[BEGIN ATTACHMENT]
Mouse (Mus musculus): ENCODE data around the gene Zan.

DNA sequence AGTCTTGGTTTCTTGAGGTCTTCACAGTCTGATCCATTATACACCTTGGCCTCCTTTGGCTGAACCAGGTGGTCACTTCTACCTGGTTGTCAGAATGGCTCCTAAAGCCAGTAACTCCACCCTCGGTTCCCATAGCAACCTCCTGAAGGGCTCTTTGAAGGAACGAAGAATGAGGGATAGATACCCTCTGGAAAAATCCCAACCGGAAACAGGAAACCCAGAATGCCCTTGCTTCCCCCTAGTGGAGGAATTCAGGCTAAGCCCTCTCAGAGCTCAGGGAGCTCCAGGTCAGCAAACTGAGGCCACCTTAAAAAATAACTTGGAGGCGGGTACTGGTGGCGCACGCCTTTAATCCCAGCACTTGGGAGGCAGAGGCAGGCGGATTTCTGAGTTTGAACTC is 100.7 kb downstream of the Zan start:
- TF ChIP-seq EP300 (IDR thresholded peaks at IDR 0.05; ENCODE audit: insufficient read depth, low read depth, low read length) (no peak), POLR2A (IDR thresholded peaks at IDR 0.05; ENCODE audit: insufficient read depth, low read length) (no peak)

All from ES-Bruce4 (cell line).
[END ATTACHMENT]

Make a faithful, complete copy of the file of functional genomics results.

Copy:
Mouse (Mus musculus): ENCODE data around the gene Zan.

DNA sequence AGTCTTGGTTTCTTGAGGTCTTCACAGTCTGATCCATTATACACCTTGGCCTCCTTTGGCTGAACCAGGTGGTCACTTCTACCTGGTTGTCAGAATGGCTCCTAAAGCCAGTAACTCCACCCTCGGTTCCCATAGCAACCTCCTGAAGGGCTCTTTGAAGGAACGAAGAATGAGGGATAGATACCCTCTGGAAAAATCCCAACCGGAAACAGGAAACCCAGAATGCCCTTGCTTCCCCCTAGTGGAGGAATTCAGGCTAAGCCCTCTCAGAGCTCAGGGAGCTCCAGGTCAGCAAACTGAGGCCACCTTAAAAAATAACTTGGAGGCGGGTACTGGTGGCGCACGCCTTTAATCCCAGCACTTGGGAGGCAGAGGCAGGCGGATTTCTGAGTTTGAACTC is 100.7 kb downstream of the Zan start:
- TF ChIP-seq EP300 (IDR thresholded peaks at IDR 0.05; ENCODE audit: insufficient read depth, low read depth, low read length) (no peak), POLR2A (IDR thresholded peaks at IDR 0.05; ENCODE audit: insufficient read depth, low read length) (no peak)

All from ES-Bruce4 (cell line).